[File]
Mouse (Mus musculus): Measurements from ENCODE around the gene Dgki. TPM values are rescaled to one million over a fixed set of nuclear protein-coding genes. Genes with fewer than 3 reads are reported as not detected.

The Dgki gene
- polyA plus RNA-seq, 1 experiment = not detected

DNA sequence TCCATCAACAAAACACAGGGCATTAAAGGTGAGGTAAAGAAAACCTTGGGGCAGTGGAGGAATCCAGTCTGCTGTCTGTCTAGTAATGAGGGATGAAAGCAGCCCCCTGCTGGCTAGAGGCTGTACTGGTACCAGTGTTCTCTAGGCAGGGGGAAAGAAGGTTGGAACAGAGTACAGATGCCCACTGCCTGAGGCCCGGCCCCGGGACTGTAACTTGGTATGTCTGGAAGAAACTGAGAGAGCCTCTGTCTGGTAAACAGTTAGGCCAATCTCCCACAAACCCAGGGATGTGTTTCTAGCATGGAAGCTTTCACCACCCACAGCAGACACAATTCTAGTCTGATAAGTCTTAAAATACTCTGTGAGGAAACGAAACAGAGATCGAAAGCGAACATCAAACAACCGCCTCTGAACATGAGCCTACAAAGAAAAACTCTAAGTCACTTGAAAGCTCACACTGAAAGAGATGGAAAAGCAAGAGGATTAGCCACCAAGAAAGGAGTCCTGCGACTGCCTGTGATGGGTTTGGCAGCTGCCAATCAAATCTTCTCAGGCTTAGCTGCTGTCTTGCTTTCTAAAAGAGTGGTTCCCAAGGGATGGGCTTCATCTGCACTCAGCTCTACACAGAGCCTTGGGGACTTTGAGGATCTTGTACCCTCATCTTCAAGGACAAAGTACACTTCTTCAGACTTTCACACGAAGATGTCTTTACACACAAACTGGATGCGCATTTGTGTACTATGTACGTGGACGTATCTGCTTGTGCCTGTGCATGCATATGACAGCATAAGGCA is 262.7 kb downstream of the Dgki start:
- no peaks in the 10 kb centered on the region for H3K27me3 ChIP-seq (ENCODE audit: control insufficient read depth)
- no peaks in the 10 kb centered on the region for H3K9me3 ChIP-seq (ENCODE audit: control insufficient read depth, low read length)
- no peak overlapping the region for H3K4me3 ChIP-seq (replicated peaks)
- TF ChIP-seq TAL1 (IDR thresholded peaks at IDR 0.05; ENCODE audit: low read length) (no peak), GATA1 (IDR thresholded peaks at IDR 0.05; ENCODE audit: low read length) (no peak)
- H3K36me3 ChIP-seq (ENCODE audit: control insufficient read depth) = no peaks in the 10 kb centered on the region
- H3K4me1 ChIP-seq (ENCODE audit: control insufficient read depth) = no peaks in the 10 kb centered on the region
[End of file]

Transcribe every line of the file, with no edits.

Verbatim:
Mouse (Mus musculus): Measurements from ENCODE around the gene Dgki. TPM values are rescaled to one million over a fixed set of nuclear protein-coding genes. Genes with fewer than 3 reads are reported as not detected.

The Dgki gene
- polyA plus RNA-seq, 1 experiment = not detected

DNA sequence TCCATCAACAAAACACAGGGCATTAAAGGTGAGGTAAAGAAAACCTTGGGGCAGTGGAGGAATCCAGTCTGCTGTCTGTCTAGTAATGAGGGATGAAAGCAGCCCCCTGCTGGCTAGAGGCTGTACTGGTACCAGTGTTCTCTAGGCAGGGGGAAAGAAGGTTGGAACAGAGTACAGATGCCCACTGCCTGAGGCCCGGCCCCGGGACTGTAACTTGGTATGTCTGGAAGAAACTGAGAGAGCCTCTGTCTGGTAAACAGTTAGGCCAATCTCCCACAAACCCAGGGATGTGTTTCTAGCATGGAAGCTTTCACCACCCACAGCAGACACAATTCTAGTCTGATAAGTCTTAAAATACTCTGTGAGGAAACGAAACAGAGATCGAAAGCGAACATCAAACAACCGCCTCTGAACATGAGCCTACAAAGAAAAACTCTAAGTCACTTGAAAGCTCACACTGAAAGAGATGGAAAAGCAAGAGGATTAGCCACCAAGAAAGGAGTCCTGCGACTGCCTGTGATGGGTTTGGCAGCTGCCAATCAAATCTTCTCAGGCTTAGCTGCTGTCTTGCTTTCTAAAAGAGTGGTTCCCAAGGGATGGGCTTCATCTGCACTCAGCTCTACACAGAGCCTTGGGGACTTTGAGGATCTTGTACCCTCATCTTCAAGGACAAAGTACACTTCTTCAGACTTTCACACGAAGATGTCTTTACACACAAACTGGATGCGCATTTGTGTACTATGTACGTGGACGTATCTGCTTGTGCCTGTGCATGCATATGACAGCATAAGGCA is 262.7 kb downstream of the Dgki start:
- no peaks in the 10 kb centered on the region for H3K27me3 ChIP-seq (ENCODE audit: control insufficient read depth)
- no peaks in the 10 kb centered on the region for H3K9me3 ChIP-seq (ENCODE audit: control insufficient read depth, low read length)
- no peak overlapping the region for H3K4me3 ChIP-seq (replicated peaks)
- TF ChIP-seq TAL1 (IDR thresholded peaks at IDR 0.05; ENCODE audit: low read length) (no peak), GATA1 (IDR thresholded peaks at IDR 0.05; ENCODE audit: low read length) (no peak)
- H3K36me3 ChIP-seq (ENCODE audit: control insufficient read depth) = no peaks in the 10 kb centered on the region
- H3K4me1 ChIP-seq (ENCODE audit: control insufficient read depth) = no peaks in the 10 kb centered on the region